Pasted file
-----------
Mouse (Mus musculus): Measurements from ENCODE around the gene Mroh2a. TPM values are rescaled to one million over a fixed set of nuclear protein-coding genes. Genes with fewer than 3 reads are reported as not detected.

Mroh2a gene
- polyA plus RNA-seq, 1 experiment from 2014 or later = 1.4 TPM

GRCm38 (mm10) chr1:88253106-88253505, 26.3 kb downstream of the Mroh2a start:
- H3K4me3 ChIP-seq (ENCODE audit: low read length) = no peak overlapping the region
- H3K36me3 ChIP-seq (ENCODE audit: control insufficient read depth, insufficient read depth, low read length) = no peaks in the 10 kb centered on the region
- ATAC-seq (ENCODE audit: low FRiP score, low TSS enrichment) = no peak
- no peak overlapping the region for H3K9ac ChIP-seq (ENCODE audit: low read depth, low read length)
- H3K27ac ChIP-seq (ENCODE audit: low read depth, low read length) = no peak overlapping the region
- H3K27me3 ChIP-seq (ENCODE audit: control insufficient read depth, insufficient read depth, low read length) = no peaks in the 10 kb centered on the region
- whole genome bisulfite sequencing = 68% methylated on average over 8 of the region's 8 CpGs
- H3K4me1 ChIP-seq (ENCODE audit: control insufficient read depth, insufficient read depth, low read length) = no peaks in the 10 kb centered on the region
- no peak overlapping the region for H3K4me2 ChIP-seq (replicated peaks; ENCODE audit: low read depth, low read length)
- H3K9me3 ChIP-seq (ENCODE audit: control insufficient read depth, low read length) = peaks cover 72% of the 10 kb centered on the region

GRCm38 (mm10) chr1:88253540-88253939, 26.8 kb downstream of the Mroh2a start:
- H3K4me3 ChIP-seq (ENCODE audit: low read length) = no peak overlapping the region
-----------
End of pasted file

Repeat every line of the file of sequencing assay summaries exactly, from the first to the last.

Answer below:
Mouse (Mus musculus): Measurements from ENCODE around the gene Mroh2a. TPM values are rescaled to one million over a fixed set of nuclear protein-coding genes. Genes with fewer than 3 reads are reported as not detected.

Mroh2a gene
- polyA plus RNA-seq, 1 experiment from 2014 or later = 1.4 TPM

GRCm38 (mm10) chr1:88253106-88253505, 26.3 kb downstream of the Mroh2a start:
- H3K4me3 ChIP-seq (ENCODE audit: low read length) = no peak overlapping the region
- H3K36me3 ChIP-seq (ENCODE audit: control insufficient read depth, insufficient read depth, low read length) = no peaks in the 10 kb centered on the region
- ATAC-seq (ENCODE audit: low FRiP score, low TSS enrichment) = no peak
- no peak overlapping the region for H3K9ac ChIP-seq (ENCODE audit: low read depth, low read length)
- H3K27ac ChIP-seq (ENCODE audit: low read depth, low read length) = no peak overlapping the region
- H3K27me3 ChIP-seq (ENCODE audit: control insufficient read depth, insufficient read depth, low read length) = no peaks in the 10 kb centered on the region
- whole genome bisulfite sequencing = 68% methylated on average over 8 of the region's 8 CpGs
- H3K4me1 ChIP-seq (ENCODE audit: control insufficient read depth, insufficient read depth, low read length) = no peaks in the 10 kb centered on the region
- no peak overlapping the region for H3K4me2 ChIP-seq (replicated peaks; ENCODE audit: low read depth, low read length)
- H3K9me3 ChIP-seq (ENCODE audit: control insufficient read depth, low read length) = peaks cover 72% of the 10 kb centered on the region

GRCm38 (mm10) chr1:88253540-88253939, 26.8 kb downstream of the Mroh2a start:
- H3K4me3 ChIP-seq (ENCODE audit: low read length) = no peak overlapping the region